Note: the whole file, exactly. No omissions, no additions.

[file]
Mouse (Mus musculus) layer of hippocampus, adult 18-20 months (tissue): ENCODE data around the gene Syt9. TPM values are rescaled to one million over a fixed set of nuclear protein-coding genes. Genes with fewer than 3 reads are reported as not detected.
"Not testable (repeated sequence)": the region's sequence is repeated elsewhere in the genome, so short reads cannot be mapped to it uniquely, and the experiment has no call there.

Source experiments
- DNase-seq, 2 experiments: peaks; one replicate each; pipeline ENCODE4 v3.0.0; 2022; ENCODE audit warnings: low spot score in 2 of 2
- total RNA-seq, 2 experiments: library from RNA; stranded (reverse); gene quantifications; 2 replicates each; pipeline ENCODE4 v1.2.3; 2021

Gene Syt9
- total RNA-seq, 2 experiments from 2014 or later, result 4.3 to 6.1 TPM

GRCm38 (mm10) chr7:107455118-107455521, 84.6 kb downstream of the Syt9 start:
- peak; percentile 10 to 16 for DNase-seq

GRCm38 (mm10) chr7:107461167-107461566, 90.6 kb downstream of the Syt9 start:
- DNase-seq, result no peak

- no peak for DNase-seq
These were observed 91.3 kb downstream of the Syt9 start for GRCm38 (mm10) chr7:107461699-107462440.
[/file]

Mouse (Mus musculus) layer of hippocampus, adult 18-20 months (tissue): ENCODE data around the gene Syt9. TPM values are rescaled to one million over a fixed set of nuclear protein-coding genes. Genes with fewer than 3 reads are reported as not detected.
"Not testable (repeated sequence)": the region's sequence is repeated elsewhere in the genome, so short reads cannot be mapped to it uniquely, and the experiment has no call there.

Source experiments
- DNase-seq, 2 experiments: peaks; one replicate each; pipeline ENCODE4 v3.0.0; 2022; ENCODE audit warnings: low spot score in 2 of 2
- total RNA-seq, 2 experiments: library from RNA; stranded (reverse); gene quantifications; 2 replicates each; pipeline ENCODE4 v1.2.3; 2021

Gene Syt9
- total RNA-seq, 2 experiments from 2014 or later, result 4.3 to 6.1 TPM

GRCm38 (mm10) chr7:107455118-107455521, 84.6 kb downstream of the Syt9 start:
- peak; percentile 10 to 16 for DNase-seq

GRCm38 (mm10) chr7:107461167-107461566, 90.6 kb downstream of the Syt9 start:
- DNase-seq, result no peak

- no peak for DNase-seq
These were observed 91.3 kb downstream of the Syt9 start for GRCm38 (mm10) chr7:107461699-107462440.